Avatar universal

Do I have exercise-induced asthma?

Well, I started considering joining the military about a week ago, and figured I better start working out so that I could pass basic training more easily (if I decide to join).  I knew I would have a tough time at first because I haven't had much physical excersise since 9th grade (2 and a half years ago), and I have always been near the bottom of the class when it comes to running (my lungs have always burned - though I was under the impression this was normal from talking with a few classmates).  So, anyway, I started running the suggested every-other-day, but I am having a LOT of problems doing so.  Much more than I remember having in 9th grade or before.  After running for just a minute my lungs are burning, I am really out of breath (and try as I may, I can't breathe evenly!), my saliva gets really thick and when I spit it out, it's like a pinkish color.  Oh, and my breathing starts to have like a whistling sound.  I know I'm not just going too fast, as this happens even when jogging for a couple minutes, and I have tried to walk it off, and it takes about 5-10 minutes for me to feel normal again (after just 1 or 2 minutes of running/jogging!).  Then when I try again the same thing happens.  It's starting to freak me out.  But I read that asthma means you get a tight chest, and I haven't, which leads me to believe that I don't have it.  And I haven't had any "panic attacks" . . . So is all of this just because I haven't ran much for 2 1/2 years or is something actually wrong with me?  At first I figured it would go away if I kept trying, but it hasn't gotten any better...
4 Responses
Sort by: Helpful Oldest Newest
306245 tn?1244384967
it very well could be my oldest has this and when he has to do any  sports he uses his inhaler. I would get it checked out so you can achieve what you want to do, and I want to wish you luck for your guture
Helpful - 0
180749 tn?1443595232
This will restore your breathing in 2 days, and you will be able to do a little bit more exercise each day. Start today and come back to report your progress.
Build up your timing gradually. If you feel tired or dizzy, stop and resume after 1 minute.

Anulom Vilom –
Close your right nostril with thumb and deep breath-in through left nostril  
then – close left nostril with two fingers and breath-out through right nostril  
then -keeping the left nostril closed  deep breath-in through right nostril
then - close your right nostril with thumb and breath-out through left nostril.
This is one cycle of anulom vilom.
Repeat this cycle for 15 to 30  minutes twice a day).
You can do this before breakfast/lunch/dinner or before bedtime or in bed.Remember to take deep long breaths into the lungs.You can do this while sitting on floor or chair or lying in bed.

Helpful - 0
Avatar universal
I have been in the Air Force for eight years.  Three years into my enlistment the doctors diagnosed me with exercise induced asthma and they tried to medically discharge me.  After many tests they determined I did not have asthma after all and I got to stay (luckily I had appealed it) They determined this through a test called a methacholine challenge, which is the only test to definitely prove/disprove asthma.  It turns out I was just really out of shape from not running for several years.  The Air Force used a bicycle test rather than running for the first few years I was in so I was used to that.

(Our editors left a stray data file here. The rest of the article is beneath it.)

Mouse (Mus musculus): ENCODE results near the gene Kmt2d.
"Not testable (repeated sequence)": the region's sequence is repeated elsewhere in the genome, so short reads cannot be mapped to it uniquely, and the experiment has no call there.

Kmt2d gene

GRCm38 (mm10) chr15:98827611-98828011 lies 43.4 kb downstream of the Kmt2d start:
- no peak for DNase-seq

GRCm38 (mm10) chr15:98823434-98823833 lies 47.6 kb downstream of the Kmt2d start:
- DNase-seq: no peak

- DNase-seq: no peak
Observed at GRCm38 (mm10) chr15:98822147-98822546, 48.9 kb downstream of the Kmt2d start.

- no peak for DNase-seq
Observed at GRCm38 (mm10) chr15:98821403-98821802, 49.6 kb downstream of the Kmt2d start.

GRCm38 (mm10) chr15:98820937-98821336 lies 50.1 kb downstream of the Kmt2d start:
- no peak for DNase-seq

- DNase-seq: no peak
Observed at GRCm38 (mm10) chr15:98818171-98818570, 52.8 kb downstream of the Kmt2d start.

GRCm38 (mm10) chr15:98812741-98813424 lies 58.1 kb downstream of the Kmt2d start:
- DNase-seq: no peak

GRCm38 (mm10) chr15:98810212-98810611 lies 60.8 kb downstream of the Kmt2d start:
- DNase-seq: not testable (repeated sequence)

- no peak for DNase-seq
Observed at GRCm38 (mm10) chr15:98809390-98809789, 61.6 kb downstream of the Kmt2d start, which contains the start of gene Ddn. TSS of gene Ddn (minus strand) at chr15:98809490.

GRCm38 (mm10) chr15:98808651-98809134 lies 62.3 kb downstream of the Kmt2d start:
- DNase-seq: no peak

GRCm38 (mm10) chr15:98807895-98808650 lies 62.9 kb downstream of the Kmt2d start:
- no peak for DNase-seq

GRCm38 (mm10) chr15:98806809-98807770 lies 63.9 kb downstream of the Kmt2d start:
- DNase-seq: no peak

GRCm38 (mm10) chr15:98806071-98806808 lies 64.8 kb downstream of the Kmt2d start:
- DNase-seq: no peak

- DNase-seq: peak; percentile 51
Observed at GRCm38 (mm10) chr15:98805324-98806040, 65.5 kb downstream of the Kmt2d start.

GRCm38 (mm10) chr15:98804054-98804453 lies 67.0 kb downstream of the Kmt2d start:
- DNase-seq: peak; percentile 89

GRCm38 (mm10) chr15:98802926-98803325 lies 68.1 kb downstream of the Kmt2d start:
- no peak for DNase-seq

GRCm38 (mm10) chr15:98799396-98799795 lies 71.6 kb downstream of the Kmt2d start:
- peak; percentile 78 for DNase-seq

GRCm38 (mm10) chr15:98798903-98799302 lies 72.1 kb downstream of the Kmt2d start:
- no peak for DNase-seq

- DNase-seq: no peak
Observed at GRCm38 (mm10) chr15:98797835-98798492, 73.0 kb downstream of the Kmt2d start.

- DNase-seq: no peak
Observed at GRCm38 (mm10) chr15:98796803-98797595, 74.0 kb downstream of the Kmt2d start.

I recommend to continue exercising in moderation.  If the problems continues after a few months I would talk to a doc about getting that test done.  Joining the military was the best decision I ever made...good luck!

Hope that helps...
Helpful - 0
144586 tn?1284666164
A lot depends upon the MOS (military occupational specialty) you choose.

If the diagnosis is correct you have NO business serving in a combat unit. Furthermore, you would be subject to courts martial for not revealing your medical history upon enlistment. And yes, you will be asked about a history of asthma.

Forget about basic training and "passing". In a line combat unit, such as I have served with in Vietnam, you endanger yourself and every man with you by not being able to carry 100 percent of the load.

On the other hand, in the Navy or Airforce there may be indoor positions that you might qualify for.

On ocasion the military will grant waivers if you have a specific skill they need (translators, for example)
Helpful - 0
Have an Answer?

You are reading content posted in the Asthma Community

Didn't find the answer you were looking for?
Ask a question
Popular Resources
Find out what causes asthma, and how to take control of your symptoms.
Find out if your city is a top "allergy capital."
Find out which foods you should watch out for.
If you’re one of the 35 million Americans who suffer from hay fever, read on for what plants are to blame, where to find them and how to get relief.
Allergist Dr. Lily Pien answers Medhelp users' most pressing allergy-related questions
When you start sniffling and sneezing, you know spring has sprung. Check out these four natural remedies to nix spring allergies.